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CONTACT:
Chris Martin, NH Audubon, 603-224-9909 x317
Michael Marchand, NHFG, 603-271-2462
February 11, 2010

     
New Hampshire Celebrates 30th Annual Mid-winter Bald Eagle Count
 
CONCORD, N.H. – Wildlife watchers participating in the New Hampshire portion of the 2010 National Mid-winter Bald Eagle Survey located a record-high total of 75 bald eagles during a two-week count period in January.  The statewide effort was coordinated by New Hampshire Audubon in collaboration with the New Hampshire Fish and Game Department’s Nongame and Endangered Wildlife Program.

 “This year’s count marked the 30th consecutive year that New Hampshire Audubon has coordinated the count,” said Chris Martin, a Senior Biologist in N.H. Audubon’s Conservation Department.  “When we started back in January of 1981, the state’s wintering bald eagle population was at the lowest of lows.”  In 1982, count participants located just two bald eagles statewide.

A total of 83 hardy observers turned out on the official Survey Day (January 9 statewide and January 7 in the Lakes Region) to look for eagles throughout New Hampshire, from the Seacoast to the Connecticut River.  Observers this year tallied 61 eagles (37 adult birds, 24 immature birds), exactly matching the record-high 61 birds counted on a single day in January 2009.  Another 14 eagles were found during the two-week “count period” that surrounds Survey Day, yielding a grand total of 75 birds seen, the most ever seen for the two week period. 

"New Hampshire's increase in wintering and nesting eagles over the last several decades reflects the national trend towards recovery of the species," said Michael Marchand, a Wildlife Biologist with N.H. Fish and Game's Nongame and Endangered Wildlife Program.  "Monitoring wildlife populations through efforts like this helps us evaluate the success of recovery efforts."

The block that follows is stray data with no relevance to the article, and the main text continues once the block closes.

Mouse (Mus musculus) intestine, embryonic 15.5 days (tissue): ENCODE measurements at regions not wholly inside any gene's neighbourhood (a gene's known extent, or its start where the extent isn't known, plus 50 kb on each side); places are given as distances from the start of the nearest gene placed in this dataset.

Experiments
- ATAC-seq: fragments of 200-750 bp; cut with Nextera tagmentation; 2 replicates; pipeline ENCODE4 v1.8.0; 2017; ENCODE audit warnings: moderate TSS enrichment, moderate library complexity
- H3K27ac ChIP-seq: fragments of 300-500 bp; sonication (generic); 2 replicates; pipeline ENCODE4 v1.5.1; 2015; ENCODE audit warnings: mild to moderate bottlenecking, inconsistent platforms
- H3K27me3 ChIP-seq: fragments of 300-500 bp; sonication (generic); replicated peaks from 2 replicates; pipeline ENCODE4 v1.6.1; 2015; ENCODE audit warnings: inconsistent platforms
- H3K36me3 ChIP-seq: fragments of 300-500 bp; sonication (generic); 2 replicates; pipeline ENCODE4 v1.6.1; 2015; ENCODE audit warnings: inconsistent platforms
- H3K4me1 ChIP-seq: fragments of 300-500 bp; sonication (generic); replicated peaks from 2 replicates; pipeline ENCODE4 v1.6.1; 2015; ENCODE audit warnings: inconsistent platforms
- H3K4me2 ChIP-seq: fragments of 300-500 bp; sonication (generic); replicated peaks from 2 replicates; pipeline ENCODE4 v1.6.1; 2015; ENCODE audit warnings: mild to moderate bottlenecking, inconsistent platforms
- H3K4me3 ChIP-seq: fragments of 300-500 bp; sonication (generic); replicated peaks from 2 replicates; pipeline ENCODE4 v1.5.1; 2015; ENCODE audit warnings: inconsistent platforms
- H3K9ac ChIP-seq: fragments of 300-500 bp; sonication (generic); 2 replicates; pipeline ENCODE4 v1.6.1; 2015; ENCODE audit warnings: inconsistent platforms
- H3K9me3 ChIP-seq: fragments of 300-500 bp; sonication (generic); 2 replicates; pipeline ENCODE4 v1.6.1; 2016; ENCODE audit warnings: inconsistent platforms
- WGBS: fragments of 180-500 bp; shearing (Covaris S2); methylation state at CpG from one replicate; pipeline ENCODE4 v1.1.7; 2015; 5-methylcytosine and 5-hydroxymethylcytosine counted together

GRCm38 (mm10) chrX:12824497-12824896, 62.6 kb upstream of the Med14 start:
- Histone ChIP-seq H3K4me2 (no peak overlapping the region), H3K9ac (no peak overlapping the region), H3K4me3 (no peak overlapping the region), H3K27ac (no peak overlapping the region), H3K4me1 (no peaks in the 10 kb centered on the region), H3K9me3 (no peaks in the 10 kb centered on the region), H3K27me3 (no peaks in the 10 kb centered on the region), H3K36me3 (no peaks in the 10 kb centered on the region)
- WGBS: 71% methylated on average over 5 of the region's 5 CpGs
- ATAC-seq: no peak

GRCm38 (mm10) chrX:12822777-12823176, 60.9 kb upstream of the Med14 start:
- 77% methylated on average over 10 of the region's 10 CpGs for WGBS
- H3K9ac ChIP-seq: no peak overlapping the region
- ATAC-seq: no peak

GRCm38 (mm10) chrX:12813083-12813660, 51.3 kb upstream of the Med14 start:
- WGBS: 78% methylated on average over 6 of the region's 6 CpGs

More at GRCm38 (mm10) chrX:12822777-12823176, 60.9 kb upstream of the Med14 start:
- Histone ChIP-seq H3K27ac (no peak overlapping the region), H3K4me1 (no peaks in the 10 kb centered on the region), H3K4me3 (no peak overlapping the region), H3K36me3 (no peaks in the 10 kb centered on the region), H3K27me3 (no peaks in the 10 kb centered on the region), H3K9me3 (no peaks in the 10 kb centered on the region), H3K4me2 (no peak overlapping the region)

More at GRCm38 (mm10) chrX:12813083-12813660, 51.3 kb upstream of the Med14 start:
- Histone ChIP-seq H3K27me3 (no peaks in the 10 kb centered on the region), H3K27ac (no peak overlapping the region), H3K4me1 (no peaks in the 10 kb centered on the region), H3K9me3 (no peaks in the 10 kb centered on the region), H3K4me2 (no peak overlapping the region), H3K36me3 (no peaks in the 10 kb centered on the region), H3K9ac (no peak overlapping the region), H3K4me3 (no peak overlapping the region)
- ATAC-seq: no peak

The official Mid-winter Survey Day occurs within a more inclusive two-week count period, which this year ran from December 30, 2009 to January 13, 2010.  N.H. Audubon keeps records on the number of eagles seen during this two-week interval, combining Survey Day data with any additional individual birds that are distinguishably different and are seen during the week before and after, to get an overall total. 

During the 2010 Mid-winter Survey, eagles were observed in New Hampshire five major eagle wintering areas (and a few elsewhere):

  • Androscoggin River - Total of 8 bald eagles seen, including 3 individuals (2 adult, 1 immature) seen on Survey Day, plus 5 additional eagles (1 adult, 1 immature, 3 undetermined ages) confirmed during the two-week count period.

  • Connecticut River - Total of 11 bald eagles seen (8 adult, 3 immature) seen on Survey Day.  (To avoid duplication, Vermont and New Hampshire "partition" the Connecticut River at Wilder Dam, with Vermont credited for all eagles seen upstream and New Hampshire credited for all eagles seen downstream.)

  • Great Bay/Coastal - Total of 19 bald eagles seen, including 15 individuals (7 adult, 8 immature) seen on Survey Day, plus 4 additional eagles (1 adult, 3 immature) confirmed during the two-week count period.

  • Lakes Region - Total of 12 bald eagles seen, including 11 individuals (7 adult, 4 immature) seen on Survey Day, plus 1 additional eagle (an adult) confirmed during the two-week count period.

  • Merrimack River - Total of 22 bald eagles seen, including 21 individuals (13 adult, 8 immature) seen on Survey Day, plus 1 additional eagle (an adult) confirmed during the two-week count period.

  • Elsewhere in New Hampshire - Total of 3 bald eagles seen, (3 immature) all seen in the Saco River and Ossipee River watersheds during the two-week count.

N.H. Audubon and N.H. Fish and Game will conduct a similar eagle count at the end of February to better gauge the abundance and distribution of bald eagles in the state near the end of the winter season.  The 6th Annual Late Winter Bald Eagle Survey will take place on February 27, 2010 (February 25 in the Lakes Region). 

N.H. Audubon monitors bald eagle abundance and distribution throughout the state each year as part of an annual contract with the New Hampshire Fish and Game Department's Nongame and Endangered Wildlife Program.

Volunteer recruitment and training for eagle survey participants occurs each year in November and December, prior to the winter eagle-watching season. If you’d like to get involved in next year’s counts, please contact N.H. Audubon 603-224-9909 to get on a list to be notified in advance of the training dates.

Visit N.H. Audubon at www.nhaudubon.org. Visit N.H. Fish and Game's Nongame and Endangered Wildlife Program at www.WildNH.com/nongame.

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